What are the Six Emotional Leadership Styles?

In their book “Primal Leadership,” published in 2002, Daniel Goleman, Richard Boyatzis, and Annie McKee defined 6 emotional leadership types. Each style affects people’s emotions differently, and each has advantages and disadvantages in particular situations.

Visionary, Coaching, Affiliative, and Democratic are four of these types that encourage harmony and excellent outcomes. The other two (Commanding and Pacesetting), on the other hand, may cause stress and should only be used in certain situations.

According to Goleman and his co-authors, you shouldn’t stick to one style all the time. Instead, mix and match the six approaches to find the one that best fits the scenario, the individuals involved, and the emotions they’re feeling.

What are Goleman’s Six Leadership Styles?

According to Goleman and his co-authors, you shouldn’t stick to one style all the time. Instead, mix and match the six approaches to find the one that best fits the scenario, the individuals involved, and the emotions they’re feeling.

1) A leader with a Vision

Leaders with a vision are motivating. They inform their teams where they’re going but don’t tell them how to get there; instead, they encourage them to utilise their own initiative to solve an issue or fulfil a deadline. The most fundamental quality of visionary leadership is empathy.

2) The Coach’s Supervisor

Coaching is a leadership approach that links a team member’s personal aspirations and ideals to the organization’s objectives. You may utilise this approach when you wish to focus on developing individuals for future success since it is compassionate and encouraging.

This approach focuses on in-depth discussions that may have nothing to do with people’s current jobs, instead concentrating on long-term goals and how they relate to the organization’s mission.

3) The Affiliative Leader

The Affiliative leadership style stresses emotional relationships and encourages team cohesion. It brings people together by promoting inclusiveness and resolving disagreements. You must regard others’ feelings and be acutely aware of their emotional needs in order to apply this technique.

4) The Democratic Leader

Collaboration is at the heart of the Democratic leadership approach. Leaders that use this leadership style aggressively seek feedback from their teams and listen more than they instruct.

5) The Pace-setting Leader

The pacesetting leadership style is concerned with results and attaining objectives. Leaders who set the pace expect their people to perform at a high level, and they will frequently go above and beyond to ensure that goals are accomplished.

6) The Supreme Commander

Autocratic leadership is used by commanding leaders. Orders, the (often implicit) fear of disciplinary punishment, and tight control are all important factors.

It’s crucial to keep in mind that individuals in democratic nations are accustomed to having a high amount of control over their lives and work, and that this method may strip them of that power. Furthermore, because this leadership style is so frequently misapplied, it may have a devastating impact on a team.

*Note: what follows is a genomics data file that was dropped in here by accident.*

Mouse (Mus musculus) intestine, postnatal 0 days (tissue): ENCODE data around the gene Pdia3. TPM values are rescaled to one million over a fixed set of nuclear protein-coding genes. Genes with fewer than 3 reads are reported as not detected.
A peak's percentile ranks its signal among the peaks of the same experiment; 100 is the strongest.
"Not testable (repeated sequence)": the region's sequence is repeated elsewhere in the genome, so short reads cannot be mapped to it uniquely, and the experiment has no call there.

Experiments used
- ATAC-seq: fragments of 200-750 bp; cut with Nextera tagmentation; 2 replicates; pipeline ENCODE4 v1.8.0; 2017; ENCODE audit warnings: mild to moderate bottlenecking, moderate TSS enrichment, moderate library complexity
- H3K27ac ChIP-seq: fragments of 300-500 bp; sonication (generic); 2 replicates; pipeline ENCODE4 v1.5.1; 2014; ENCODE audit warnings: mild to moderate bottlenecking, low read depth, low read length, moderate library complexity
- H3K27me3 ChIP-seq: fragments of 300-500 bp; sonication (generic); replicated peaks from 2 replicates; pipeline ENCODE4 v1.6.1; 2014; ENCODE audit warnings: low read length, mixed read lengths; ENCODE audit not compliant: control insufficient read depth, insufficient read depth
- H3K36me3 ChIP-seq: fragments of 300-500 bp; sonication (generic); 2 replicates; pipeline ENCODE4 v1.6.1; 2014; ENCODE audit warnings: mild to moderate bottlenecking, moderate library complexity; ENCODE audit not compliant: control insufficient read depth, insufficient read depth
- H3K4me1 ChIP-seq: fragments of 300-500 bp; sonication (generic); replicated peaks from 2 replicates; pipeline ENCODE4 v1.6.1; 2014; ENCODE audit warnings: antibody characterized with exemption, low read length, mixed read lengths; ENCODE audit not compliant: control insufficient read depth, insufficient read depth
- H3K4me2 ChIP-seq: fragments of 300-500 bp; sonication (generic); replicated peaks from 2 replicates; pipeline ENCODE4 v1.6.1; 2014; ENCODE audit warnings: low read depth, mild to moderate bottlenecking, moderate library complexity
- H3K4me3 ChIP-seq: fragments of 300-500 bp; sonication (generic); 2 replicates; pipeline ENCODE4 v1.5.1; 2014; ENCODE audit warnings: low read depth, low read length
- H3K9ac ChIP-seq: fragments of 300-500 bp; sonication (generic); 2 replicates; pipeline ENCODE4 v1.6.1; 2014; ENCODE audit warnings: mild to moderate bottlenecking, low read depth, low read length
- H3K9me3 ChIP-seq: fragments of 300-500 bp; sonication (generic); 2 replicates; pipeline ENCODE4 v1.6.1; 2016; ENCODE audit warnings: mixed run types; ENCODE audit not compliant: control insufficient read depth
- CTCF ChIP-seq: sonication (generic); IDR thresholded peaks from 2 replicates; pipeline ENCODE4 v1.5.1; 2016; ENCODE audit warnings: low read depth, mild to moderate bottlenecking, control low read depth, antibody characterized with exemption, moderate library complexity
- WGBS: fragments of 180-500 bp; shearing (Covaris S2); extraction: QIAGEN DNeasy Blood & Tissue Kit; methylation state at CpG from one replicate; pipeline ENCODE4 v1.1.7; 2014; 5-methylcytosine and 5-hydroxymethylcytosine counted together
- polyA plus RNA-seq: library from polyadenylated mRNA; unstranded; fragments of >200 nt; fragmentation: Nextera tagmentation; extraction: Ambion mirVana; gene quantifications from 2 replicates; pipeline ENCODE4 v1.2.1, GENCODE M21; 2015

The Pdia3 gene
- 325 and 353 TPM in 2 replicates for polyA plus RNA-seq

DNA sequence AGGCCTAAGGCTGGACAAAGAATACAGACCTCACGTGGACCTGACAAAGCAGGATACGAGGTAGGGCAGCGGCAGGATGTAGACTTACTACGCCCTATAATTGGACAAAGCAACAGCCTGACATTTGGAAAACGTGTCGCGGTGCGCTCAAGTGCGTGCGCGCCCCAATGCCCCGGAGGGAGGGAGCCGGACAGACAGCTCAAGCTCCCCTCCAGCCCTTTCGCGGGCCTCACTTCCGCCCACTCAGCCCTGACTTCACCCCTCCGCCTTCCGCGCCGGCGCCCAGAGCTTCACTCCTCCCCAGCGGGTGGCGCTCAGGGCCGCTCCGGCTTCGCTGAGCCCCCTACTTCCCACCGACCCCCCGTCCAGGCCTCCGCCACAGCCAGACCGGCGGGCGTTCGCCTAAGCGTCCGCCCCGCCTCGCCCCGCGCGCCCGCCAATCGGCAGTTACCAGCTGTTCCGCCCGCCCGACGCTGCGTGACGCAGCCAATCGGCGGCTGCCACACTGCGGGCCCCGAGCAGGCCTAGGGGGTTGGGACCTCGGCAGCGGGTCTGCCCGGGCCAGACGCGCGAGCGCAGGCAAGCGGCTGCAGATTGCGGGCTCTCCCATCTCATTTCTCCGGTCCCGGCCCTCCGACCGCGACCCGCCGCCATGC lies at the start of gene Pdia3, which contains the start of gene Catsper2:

Why use Goleman’s Leadership Style?

Consider the finest boss you’ve ever had for a second. What was it about working with him or her that made it so enjoyable?

Maybe your boss was happy and enthusiastic about his work, which made you happy and enthusiastic as well. When issues arose, he never became enraged, instead focusing on finding effective solutions. He was self-assured, yet he was always open to hearing what others had to say. As a consequence, you thoroughly liked your work and constantly delivered excellent results.

Consider the worst supervisor you’ve ever had: the one that was irritable, made unreasonable demands without explanation, and was constantly “pulling rank.” Sure, you worked hard because you were terrified of not doing so.

In the near term, he generated successes, but his team members quickly burnt out, and employee turnover was rampant.

The difference between the two managers is striking, which might be important. According to scientific evidence, a leader’s emotional condition has an influence on everyone in the company. The mood of the leader can set off a chain reaction that has an impact on not just morale but also productivity and profits.

As a result, as a leader, improving your emotional intelligence (EI) – your capacity to control your own emotions as well as interpret others’ – is a crucial business skill.

What are Situational Theories of Leadership?

Situational leadership theories based on the premise that the most successful leadership style varies depending on the context. A leader must be able to change his style and approach to different situations in order to be most effective and successful.

Some staff, for example, work better under a more dictatorial and directive supervisor. Others will have a better chance of succeeding if the leader can take a step back and allow his team to make decisions and carry out plans without his direct participation. Similarly, not all sectors and corporate contexts need the same set of abilities and leadership characteristics to an equal degree.

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